Madame D. McGuinness.
HoD MFL Department

 

From African Studies

Looking back in retrospect, it has been an amazing school year for us in African Studies! We have explored rich culture of various tribes in Africa and the pupils have acquired proficient geography skills. The children have done lots of fun cross curricular link this year; the Year 1 children designed some beautiful mud huts for the Ndebele people in South Africa, Year 2 children learned how to make some exotic cuisines of the Igbo people in Nigeria, Year 3 children (our soon to be William Kamkwambas) created some windmills in order  to put a stop to famine and drought in Malawi, Year 4 pupils have investigated and ordered interesting political events that finally birthed the independence of Nigeria in 1960, Year 5 created bar graphs illustrating Africans in Diaspora and pie charts to represent migration rates in South Africa. Year 6 students had an intense but very erudite debate about Shaka of the Ama Zulu tribe titled ‘Shaka Zulu; a tyrant or a visionary’.

Now, a sneak peek into what we will be learning this 2nd half term:
The Year 1 children have been introduced to African Savannah as a topic, they have checked out what The Lion King movie has in common with this. They will further discover; countries, seasons, animals and plants in the savannah. Thanks to Caitlin in Year 1D who provided some interesting pictures of her trip to a Savannah, a major focus for us are the ‘big 5 animals’ in the savannah and how they are been ‘endangered’, the children will come up with solutions to this problem.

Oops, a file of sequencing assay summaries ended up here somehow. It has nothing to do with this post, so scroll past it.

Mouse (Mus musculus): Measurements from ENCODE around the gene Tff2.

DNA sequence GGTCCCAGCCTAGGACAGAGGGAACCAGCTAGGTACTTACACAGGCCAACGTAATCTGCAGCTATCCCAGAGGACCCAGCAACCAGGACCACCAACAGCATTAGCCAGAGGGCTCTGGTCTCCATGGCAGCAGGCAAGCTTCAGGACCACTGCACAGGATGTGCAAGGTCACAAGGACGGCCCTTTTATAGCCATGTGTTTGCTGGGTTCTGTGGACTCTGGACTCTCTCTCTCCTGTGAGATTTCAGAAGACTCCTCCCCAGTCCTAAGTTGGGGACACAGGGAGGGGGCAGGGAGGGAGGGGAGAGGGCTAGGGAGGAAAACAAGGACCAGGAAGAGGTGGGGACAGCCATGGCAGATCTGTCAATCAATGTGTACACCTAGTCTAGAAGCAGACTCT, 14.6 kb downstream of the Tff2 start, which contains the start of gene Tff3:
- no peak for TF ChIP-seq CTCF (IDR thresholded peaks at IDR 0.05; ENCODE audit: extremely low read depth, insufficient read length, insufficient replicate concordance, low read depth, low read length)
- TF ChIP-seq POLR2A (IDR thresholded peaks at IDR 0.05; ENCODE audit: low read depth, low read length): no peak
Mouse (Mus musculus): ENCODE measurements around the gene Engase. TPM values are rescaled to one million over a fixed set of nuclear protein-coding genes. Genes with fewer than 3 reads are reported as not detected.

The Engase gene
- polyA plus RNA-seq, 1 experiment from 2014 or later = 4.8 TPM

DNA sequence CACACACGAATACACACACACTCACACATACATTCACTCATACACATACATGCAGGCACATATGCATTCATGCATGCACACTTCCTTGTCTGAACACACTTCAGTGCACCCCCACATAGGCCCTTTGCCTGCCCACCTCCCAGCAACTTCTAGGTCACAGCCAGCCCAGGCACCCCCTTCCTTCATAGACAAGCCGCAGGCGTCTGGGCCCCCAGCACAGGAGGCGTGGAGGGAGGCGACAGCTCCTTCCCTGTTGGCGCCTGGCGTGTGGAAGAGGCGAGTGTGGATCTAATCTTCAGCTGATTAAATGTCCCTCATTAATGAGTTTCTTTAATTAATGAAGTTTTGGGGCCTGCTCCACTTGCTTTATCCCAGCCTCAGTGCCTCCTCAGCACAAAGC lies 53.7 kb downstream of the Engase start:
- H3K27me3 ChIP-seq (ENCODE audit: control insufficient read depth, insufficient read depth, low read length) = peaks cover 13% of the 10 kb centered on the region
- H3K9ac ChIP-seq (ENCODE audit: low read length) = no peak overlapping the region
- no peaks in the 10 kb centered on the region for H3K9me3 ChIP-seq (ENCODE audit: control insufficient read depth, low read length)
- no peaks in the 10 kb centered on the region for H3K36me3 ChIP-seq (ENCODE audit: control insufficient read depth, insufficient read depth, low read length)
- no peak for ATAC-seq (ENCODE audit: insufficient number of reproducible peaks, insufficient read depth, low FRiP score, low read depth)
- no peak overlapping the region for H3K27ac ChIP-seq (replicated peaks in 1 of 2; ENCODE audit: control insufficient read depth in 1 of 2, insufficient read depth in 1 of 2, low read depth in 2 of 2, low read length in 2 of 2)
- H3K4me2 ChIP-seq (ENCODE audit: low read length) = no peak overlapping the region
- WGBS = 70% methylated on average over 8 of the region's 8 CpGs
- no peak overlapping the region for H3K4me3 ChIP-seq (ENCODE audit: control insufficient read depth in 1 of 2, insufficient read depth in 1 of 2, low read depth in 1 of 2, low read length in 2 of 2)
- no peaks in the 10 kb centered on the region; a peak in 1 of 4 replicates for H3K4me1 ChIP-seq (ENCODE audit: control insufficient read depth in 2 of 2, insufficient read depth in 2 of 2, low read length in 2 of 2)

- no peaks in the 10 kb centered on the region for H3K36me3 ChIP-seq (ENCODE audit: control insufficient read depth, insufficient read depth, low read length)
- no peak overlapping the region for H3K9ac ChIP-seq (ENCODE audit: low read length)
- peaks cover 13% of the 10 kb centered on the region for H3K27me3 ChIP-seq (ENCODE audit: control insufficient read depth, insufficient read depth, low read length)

The Year 2 have embarked on an adventure to various deserts in the world, they now know that some deserts are cold while some are hot. Our final destination is the Sahara Desert where we will check out the country's, physical features, animals and plants in the Sahara. Our major focus is on the Tuareg people, a major nomad tribe who live across the Sahara.

In Year 3, we have begun to examine the rights and responsibilities of a citizen; especially the universal rights of a child. We have discussed how the government or some people may try to violate our rights. The pupils will proceed to analyse different protests against injustice in different countries in Africa, noting the famous activists who led them.

The Year 4 pupils have begun to explore South Africa; they have been able to locate South Africa on the map using appropriate geographical vocabularies. We continue on this journey by checking out; natural resources and important tourist attractions, vivid descriptions of the physical features in South Africa, climatic condition in South Africa for some tourists who might want to visit

In analysing the demography of South Africa, the Year 5 students have generated some factors that led to people migrating into South Africa.  The Year 4 pupils have also located South Africa and the 2 other countries within it. Our major focus is to examine the apartheid system in South Africa and note the roles of Nelson Mandela in putting an end to it.

Finally, in order for the Year 6 to experience the Yoruba people’s culture, they have correctly located the 6 Yoruba states on the map of Nigeria. Next stop is learning some basic Yoruba language and greetings, participating in a major ceremony amongst the Yoruba people, understanding the significance of Yoruba names. Our final destination is reenacting a Yoruba naming ceremony.